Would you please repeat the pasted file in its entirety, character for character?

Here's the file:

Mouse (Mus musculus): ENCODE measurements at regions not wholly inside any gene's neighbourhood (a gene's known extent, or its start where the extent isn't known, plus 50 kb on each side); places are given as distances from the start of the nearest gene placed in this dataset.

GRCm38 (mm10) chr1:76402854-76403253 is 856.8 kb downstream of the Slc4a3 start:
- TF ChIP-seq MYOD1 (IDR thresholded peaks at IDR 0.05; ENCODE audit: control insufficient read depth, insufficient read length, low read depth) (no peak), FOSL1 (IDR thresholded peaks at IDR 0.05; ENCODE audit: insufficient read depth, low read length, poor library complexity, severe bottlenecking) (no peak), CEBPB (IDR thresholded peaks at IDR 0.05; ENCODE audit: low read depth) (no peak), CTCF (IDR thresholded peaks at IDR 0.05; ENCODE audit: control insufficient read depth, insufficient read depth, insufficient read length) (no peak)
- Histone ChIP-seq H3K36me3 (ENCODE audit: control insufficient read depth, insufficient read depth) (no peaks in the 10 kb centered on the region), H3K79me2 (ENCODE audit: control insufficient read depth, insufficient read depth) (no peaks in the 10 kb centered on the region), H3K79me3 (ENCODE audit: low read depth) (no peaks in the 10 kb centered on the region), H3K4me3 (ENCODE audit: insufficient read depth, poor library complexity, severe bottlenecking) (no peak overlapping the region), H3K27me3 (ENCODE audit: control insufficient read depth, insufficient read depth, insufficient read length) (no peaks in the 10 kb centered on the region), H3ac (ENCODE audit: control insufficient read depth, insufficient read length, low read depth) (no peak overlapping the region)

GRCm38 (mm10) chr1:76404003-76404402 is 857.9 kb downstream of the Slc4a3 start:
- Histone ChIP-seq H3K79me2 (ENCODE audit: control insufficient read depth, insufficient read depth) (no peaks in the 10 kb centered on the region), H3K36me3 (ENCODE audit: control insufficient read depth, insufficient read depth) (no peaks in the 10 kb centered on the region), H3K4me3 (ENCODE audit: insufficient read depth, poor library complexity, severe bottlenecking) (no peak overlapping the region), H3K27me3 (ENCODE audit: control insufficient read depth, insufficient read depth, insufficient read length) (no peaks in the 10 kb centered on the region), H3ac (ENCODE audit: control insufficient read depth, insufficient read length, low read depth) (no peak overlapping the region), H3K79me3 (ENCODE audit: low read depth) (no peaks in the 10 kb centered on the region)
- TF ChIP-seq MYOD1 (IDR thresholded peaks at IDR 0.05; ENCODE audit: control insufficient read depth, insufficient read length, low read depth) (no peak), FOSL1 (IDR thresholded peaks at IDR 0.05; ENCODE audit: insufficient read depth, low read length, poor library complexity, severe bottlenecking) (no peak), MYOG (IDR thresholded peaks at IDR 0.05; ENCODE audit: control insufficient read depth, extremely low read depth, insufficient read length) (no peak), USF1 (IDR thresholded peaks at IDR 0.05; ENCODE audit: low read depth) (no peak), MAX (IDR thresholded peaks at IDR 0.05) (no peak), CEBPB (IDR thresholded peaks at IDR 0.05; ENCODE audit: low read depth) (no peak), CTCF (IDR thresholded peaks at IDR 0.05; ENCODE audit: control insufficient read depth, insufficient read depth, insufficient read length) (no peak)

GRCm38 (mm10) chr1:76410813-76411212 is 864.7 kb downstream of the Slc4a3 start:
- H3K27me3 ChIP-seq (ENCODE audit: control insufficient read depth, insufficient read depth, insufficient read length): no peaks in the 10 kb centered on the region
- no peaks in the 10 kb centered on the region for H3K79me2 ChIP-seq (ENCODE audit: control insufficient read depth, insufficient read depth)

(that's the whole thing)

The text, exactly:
Mouse (Mus musculus): ENCODE measurements at regions not wholly inside any gene's neighbourhood (a gene's known extent, or its start where the extent isn't known, plus 50 kb on each side); places are given as distances from the start of the nearest gene placed in this dataset.

GRCm38 (mm10) chr1:76402854-76403253 is 856.8 kb downstream of the Slc4a3 start:
- TF ChIP-seq MYOD1 (IDR thresholded peaks at IDR 0.05; ENCODE audit: control insufficient read depth, insufficient read length, low read depth) (no peak), FOSL1 (IDR thresholded peaks at IDR 0.05; ENCODE audit: insufficient read depth, low read length, poor library complexity, severe bottlenecking) (no peak), CEBPB (IDR thresholded peaks at IDR 0.05; ENCODE audit: low read depth) (no peak), CTCF (IDR thresholded peaks at IDR 0.05; ENCODE audit: control insufficient read depth, insufficient read depth, insufficient read length) (no peak)
- Histone ChIP-seq H3K36me3 (ENCODE audit: control insufficient read depth, insufficient read depth) (no peaks in the 10 kb centered on the region), H3K79me2 (ENCODE audit: control insufficient read depth, insufficient read depth) (no peaks in the 10 kb centered on the region), H3K79me3 (ENCODE audit: low read depth) (no peaks in the 10 kb centered on the region), H3K4me3 (ENCODE audit: insufficient read depth, poor library complexity, severe bottlenecking) (no peak overlapping the region), H3K27me3 (ENCODE audit: control insufficient read depth, insufficient read depth, insufficient read length) (no peaks in the 10 kb centered on the region), H3ac (ENCODE audit: control insufficient read depth, insufficient read length, low read depth) (no peak overlapping the region)

GRCm38 (mm10) chr1:76404003-76404402 is 857.9 kb downstream of the Slc4a3 start:
- Histone ChIP-seq H3K79me2 (ENCODE audit: control insufficient read depth, insufficient read depth) (no peaks in the 10 kb centered on the region), H3K36me3 (ENCODE audit: control insufficient read depth, insufficient read depth) (no peaks in the 10 kb centered on the region), H3K4me3 (ENCODE audit: insufficient read depth, poor library complexity, severe bottlenecking) (no peak overlapping the region), H3K27me3 (ENCODE audit: control insufficient read depth, insufficient read depth, insufficient read length) (no peaks in the 10 kb centered on the region), H3ac (ENCODE audit: control insufficient read depth, insufficient read length, low read depth) (no peak overlapping the region), H3K79me3 (ENCODE audit: low read depth) (no peaks in the 10 kb centered on the region)
- TF ChIP-seq MYOD1 (IDR thresholded peaks at IDR 0.05; ENCODE audit: control insufficient read depth, insufficient read length, low read depth) (no peak), FOSL1 (IDR thresholded peaks at IDR 0.05; ENCODE audit: insufficient read depth, low read length, poor library complexity, severe bottlenecking) (no peak), MYOG (IDR thresholded peaks at IDR 0.05; ENCODE audit: control insufficient read depth, extremely low read depth, insufficient read length) (no peak), USF1 (IDR thresholded peaks at IDR 0.05; ENCODE audit: low read depth) (no peak), MAX (IDR thresholded peaks at IDR 0.05) (no peak), CEBPB (IDR thresholded peaks at IDR 0.05; ENCODE audit: low read depth) (no peak), CTCF (IDR thresholded peaks at IDR 0.05; ENCODE audit: control insufficient read depth, insufficient read depth, insufficient read length) (no peak)

GRCm38 (mm10) chr1:76410813-76411212 is 864.7 kb downstream of the Slc4a3 start:
- H3K27me3 ChIP-seq (ENCODE audit: control insufficient read depth, insufficient read depth, insufficient read length): no peaks in the 10 kb centered on the region
- no peaks in the 10 kb centered on the region for H3K79me2 ChIP-seq (ENCODE audit: control insufficient read depth, insufficient read depth)